Explore maritime history, walk through Victorian homes, step back in time with World War II era ships and planes, and examine museum artifacts while learning more about West Michigan History.
Please note that the below was accurate at the time of publication. You are encouraged to confirm with locations before visiting, and make sure to adhere to local safety guidelines.
Step back in time to a less complicated life when water came from the well, there was a fireplace in nearly every room for heat, and all forms of elegance could be found from the décor to the glassware, in Coldwater Country. From 19th century homes to historic theatres, steam endines to museums, and the the largest concentration of antique dealers in the Midwest, Coldwater Country is a must-visit for any historian.
As the leader in local historic preservation and education, the Marshall Historical Society preserves, protects, and promotes Marshall’s heritage through its museums, including the Honolulu House, the Grand Army of the Republic Hall, and Capitol Hill School. They also sponsor entertaining events for the entire family—including the festive “granddaddy of Midwest home tours,” an intimate holiday Candlelight Walk, and custom-designed tours for groups of any size.
Stay in a designated State Historical Site at the National Inn Bed & Breakfast in downtown Marshall, the oldest operating hotel in the State of Michigan. The inn was built in 1835 by Colonel Andrew Mann who used lumber from the Ketchum sawmill and bricks that were molded and fired on the site to construct what has endured as the oldest brick building in Calhoun County. It is listed on the National Register of Historical Places and is believed to have been a stop on the Underground Railroad.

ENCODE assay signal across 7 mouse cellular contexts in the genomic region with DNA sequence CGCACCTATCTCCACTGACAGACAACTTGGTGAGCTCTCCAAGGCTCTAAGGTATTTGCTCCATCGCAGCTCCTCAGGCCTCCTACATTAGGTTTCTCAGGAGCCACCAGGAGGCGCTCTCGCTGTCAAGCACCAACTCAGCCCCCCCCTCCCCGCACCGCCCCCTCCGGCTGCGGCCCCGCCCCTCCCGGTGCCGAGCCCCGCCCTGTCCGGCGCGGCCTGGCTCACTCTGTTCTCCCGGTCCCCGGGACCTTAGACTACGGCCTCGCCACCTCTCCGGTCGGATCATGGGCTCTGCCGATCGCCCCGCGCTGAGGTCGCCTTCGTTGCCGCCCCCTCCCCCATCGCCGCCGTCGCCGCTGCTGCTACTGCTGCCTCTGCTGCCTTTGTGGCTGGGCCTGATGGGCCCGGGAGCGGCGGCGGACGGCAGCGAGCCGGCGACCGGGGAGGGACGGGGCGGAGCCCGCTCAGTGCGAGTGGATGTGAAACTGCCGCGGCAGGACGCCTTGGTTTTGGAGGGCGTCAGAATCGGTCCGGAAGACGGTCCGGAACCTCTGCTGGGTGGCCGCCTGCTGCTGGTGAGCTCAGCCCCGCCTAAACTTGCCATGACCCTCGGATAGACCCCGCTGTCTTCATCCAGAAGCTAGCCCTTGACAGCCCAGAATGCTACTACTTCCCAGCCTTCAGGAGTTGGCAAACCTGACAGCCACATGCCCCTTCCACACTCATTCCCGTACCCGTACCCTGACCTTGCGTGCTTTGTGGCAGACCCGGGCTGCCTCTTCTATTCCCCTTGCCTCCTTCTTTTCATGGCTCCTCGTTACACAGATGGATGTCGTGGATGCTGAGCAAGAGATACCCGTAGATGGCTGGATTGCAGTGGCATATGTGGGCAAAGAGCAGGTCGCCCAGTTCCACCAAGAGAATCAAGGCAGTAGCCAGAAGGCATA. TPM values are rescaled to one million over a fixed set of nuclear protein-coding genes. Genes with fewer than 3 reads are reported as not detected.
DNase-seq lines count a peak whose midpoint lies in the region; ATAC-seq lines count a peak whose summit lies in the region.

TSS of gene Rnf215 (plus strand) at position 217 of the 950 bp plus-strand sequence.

The American Museum of Magic in Marshall offers you a look at the history of magic with live virtual group tours over Zoom or the online platform of your choice. You’ll be able to interact with knowledgeable tour guides and even make special requests with what objects or subjects you’d most like to see. The museum also offers a virtual workshop for students 7-14 years old where participants follow along step by step with professional magician John Dudley as he shows them how to perform magic with things you can find at home. In addition, students will get to examine some magic artifacts at the museum and engage in a Q&A session with the museum director.
St. Joseph (South)
History is exciting, especially at the Heritage Museum & Cultural Center in St. Joseph. Explore special chapters of the community’s stories that bring the past and present together to give you a deeper understanding of why we live, work, and play the way we do today. While the Heritage Museum and Cultural Center is temporarily closed, they are offering an online lecture series featuring public talks celebrating Southwest Michigan history and culture via Zoom.
South Haven (South)
The Liberty Hyde Bailey Museum & Gardens is located in the birthplace and childhood home of Liberty Hyde Bailey, Jr., America’s “Father of Modern Horticulture”, and a founder of the “New Agrarian” philosophy. Located in South Haven, it is a National Historic Site, garden, park, museum, and educational outreach center.
Augusta & Hickory Corners (South)